Interview: PER PURPOSE


Words: James Frostick


Glen Schenau of Per Purpose talks about transforming thought into art and art into music.

I was little unsure of what to expect when I met with Glen Schenau to talk to him about Per Purpose. I had no reason to think the interview would be an arduous ordeal or anything but in my mind I was preparing for my questions to be met with some measure of sceptic derision or nonchalance. Liaising with Glen by email was a ‘to the point’ affair so I was expecting our chat to go along the same lines. I was wrong, of course.

Glen and I ended up chatting for much longer than most of my interviews simply because we got carried away talking about different elements of music, music journalism and Brisbane music history. From this discussion I noticed that Glen has a very cerebral thought process that could possibly come through as very direct, but not impolite. His encyclopaedic knowledge of the Brisbane scene as it was and now is dwarfs my own – something I found out early during our chat.

His current brainchild, Per Purpose, is the spiritual successor of Marl Carx – Glen’s first band that ended some years ago. Both bands differ greatly stylistically yet I say they are linked simply because they are products of Glen’s eccentric thought process. Both bands were unconventional in the sense that they possibly represent some irreverent mindset through their harsh sonic arrangements and mild aggressive undertones. Glen is far from aggressive in person, yet his music seems to fit snugly with the underground movement that is discordant with the run of the mill, indie-darling, club-night heroes.

Per Purpose seems to be the more layered offering of the two projects – maybe simply because there are more musicians involved – but the denser sound is also what makes Per Purpose feel like a more composed outfit, mature even – although Glen doesn’t like the term ‘mature’ (Sorry Glen!). While Marl Carx favoured the youthfully influenced ‘2 minute or less song’, Per Purpose look content with something a bit more prolonged and textured. Maybe the change was an age thing, regardless, when Marl Carx ended Glen went searching for something that could jump-start the creative fire again.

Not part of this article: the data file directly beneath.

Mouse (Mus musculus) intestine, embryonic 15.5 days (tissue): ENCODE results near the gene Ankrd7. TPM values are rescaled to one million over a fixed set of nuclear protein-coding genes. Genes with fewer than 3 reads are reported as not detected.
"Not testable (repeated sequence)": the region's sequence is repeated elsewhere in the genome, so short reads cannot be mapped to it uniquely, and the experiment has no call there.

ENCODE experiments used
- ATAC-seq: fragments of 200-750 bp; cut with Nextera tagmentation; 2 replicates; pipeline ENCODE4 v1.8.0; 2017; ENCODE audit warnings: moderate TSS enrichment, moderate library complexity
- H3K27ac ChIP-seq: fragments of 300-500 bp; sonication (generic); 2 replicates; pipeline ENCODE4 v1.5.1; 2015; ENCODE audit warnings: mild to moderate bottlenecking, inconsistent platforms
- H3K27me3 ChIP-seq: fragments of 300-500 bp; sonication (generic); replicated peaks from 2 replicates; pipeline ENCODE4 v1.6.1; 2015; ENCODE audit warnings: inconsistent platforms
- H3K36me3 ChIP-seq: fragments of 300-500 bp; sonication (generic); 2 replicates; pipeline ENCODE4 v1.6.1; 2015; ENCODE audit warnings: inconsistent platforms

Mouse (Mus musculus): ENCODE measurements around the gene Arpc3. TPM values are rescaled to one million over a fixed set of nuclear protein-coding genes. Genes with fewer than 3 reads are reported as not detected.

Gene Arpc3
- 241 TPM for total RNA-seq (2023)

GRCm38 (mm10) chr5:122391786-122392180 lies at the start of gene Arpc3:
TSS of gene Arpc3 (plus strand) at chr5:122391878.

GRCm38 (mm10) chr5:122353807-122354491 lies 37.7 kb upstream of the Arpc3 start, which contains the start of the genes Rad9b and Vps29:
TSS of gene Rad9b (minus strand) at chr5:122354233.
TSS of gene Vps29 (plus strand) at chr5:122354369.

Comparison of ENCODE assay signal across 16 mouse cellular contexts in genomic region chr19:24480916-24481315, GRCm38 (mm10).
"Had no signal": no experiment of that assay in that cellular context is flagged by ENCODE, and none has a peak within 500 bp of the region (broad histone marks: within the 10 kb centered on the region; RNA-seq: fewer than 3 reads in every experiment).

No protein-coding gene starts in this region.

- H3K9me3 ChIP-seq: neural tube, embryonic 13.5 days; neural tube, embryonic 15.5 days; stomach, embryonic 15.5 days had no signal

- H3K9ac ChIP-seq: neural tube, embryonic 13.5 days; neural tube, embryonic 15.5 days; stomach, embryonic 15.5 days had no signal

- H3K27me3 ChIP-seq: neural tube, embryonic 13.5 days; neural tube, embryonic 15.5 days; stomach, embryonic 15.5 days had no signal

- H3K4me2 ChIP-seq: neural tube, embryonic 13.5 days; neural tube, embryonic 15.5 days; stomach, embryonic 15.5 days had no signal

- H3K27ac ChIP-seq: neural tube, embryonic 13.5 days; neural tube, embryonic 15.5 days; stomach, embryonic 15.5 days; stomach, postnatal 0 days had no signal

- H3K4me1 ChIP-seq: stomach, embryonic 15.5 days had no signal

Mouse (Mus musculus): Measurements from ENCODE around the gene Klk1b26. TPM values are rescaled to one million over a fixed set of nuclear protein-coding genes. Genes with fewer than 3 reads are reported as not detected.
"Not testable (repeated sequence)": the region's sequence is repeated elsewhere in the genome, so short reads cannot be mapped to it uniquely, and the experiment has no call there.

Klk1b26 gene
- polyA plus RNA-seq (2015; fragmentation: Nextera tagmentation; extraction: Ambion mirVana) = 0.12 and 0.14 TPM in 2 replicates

“I couldn’t really write songs in that format anymore,’ says Glen. “That really aggressive frustrated teen rock – that kind of petered out. After about six months I got an idea of what I wanted to do, during that time I was playing in Kitchen’s Floor, so I was playing around, touring around, got a lot of ideas from bands I saw interstate.”

“Per Purpose started out as a three piece, with Joe Alexander on drums, myself playing guitar and singing and Harry Byrne on bass, but now we have Mitch Perkins on second guitar. It’s my first band that has had two guitars so its proved very interesting to flesh out guitar parts I’ve come up with between the two and letting Mitch come up with stuff to contribute as well.”